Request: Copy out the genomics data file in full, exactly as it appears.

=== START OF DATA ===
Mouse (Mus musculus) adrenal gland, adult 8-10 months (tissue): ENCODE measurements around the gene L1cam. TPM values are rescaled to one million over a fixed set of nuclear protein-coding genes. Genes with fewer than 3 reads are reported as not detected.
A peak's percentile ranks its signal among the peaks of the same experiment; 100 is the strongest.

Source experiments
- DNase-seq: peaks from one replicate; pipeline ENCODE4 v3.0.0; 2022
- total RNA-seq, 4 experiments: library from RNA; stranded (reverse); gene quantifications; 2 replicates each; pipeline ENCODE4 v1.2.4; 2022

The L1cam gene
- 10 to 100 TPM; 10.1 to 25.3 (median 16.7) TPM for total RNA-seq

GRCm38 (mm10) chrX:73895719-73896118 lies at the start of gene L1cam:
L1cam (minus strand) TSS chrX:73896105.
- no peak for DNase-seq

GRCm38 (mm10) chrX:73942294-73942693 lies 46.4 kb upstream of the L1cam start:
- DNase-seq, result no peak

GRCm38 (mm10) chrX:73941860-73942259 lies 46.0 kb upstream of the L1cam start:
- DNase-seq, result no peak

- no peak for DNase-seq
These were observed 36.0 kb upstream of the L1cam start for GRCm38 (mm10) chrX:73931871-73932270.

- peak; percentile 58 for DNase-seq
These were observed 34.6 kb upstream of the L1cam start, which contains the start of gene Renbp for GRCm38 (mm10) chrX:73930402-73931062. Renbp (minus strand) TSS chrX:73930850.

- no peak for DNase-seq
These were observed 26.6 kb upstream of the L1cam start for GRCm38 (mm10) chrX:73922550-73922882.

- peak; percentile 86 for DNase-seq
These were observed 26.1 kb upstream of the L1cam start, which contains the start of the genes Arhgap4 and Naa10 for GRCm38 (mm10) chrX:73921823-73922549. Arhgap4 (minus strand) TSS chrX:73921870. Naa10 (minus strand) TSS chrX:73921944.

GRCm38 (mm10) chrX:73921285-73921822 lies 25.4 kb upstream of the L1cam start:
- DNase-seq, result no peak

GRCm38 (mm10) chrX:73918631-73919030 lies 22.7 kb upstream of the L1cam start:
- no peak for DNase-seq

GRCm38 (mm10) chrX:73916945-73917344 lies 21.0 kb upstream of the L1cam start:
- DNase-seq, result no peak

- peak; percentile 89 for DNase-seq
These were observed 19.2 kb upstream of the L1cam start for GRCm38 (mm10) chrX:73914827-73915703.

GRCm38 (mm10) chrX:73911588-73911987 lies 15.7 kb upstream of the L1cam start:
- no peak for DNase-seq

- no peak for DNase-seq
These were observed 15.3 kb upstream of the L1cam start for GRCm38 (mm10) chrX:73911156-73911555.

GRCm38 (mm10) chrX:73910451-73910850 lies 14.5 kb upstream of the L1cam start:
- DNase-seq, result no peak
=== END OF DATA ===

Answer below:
Mouse (Mus musculus) adrenal gland, adult 8-10 months (tissue): ENCODE measurements around the gene L1cam. TPM values are rescaled to one million over a fixed set of nuclear protein-coding genes. Genes with fewer than 3 reads are reported as not detected.
A peak's percentile ranks its signal among the peaks of the same experiment; 100 is the strongest.

Source experiments
- DNase-seq: peaks from one replicate; pipeline ENCODE4 v3.0.0; 2022
- total RNA-seq, 4 experiments: library from RNA; stranded (reverse); gene quantifications; 2 replicates each; pipeline ENCODE4 v1.2.4; 2022

The L1cam gene
- 10 to 100 TPM; 10.1 to 25.3 (median 16.7) TPM for total RNA-seq

GRCm38 (mm10) chrX:73895719-73896118 lies at the start of gene L1cam:
L1cam (minus strand) TSS chrX:73896105.
- no peak for DNase-seq

GRCm38 (mm10) chrX:73942294-73942693 lies 46.4 kb upstream of the L1cam start:
- DNase-seq, result no peak

GRCm38 (mm10) chrX:73941860-73942259 lies 46.0 kb upstream of the L1cam start:
- DNase-seq, result no peak

- no peak for DNase-seq
These were observed 36.0 kb upstream of the L1cam start for GRCm38 (mm10) chrX:73931871-73932270.

- peak; percentile 58 for DNase-seq
These were observed 34.6 kb upstream of the L1cam start, which contains the start of gene Renbp for GRCm38 (mm10) chrX:73930402-73931062. Renbp (minus strand) TSS chrX:73930850.

- no peak for DNase-seq
These were observed 26.6 kb upstream of the L1cam start for GRCm38 (mm10) chrX:73922550-73922882.

- peak; percentile 86 for DNase-seq
These were observed 26.1 kb upstream of the L1cam start, which contains the start of the genes Arhgap4 and Naa10 for GRCm38 (mm10) chrX:73921823-73922549. Arhgap4 (minus strand) TSS chrX:73921870. Naa10 (minus strand) TSS chrX:73921944.

GRCm38 (mm10) chrX:73921285-73921822 lies 25.4 kb upstream of the L1cam start:
- DNase-seq, result no peak

GRCm38 (mm10) chrX:73918631-73919030 lies 22.7 kb upstream of the L1cam start:
- no peak for DNase-seq

GRCm38 (mm10) chrX:73916945-73917344 lies 21.0 kb upstream of the L1cam start:
- DNase-seq, result no peak

- peak; percentile 89 for DNase-seq
These were observed 19.2 kb upstream of the L1cam start for GRCm38 (mm10) chrX:73914827-73915703.

GRCm38 (mm10) chrX:73911588-73911987 lies 15.7 kb upstream of the L1cam start:
- no peak for DNase-seq

- no peak for DNase-seq
These were observed 15.3 kb upstream of the L1cam start for GRCm38 (mm10) chrX:73911156-73911555.

GRCm38 (mm10) chrX:73910451-73910850 lies 14.5 kb upstream of the L1cam start:
- DNase-seq, result no peak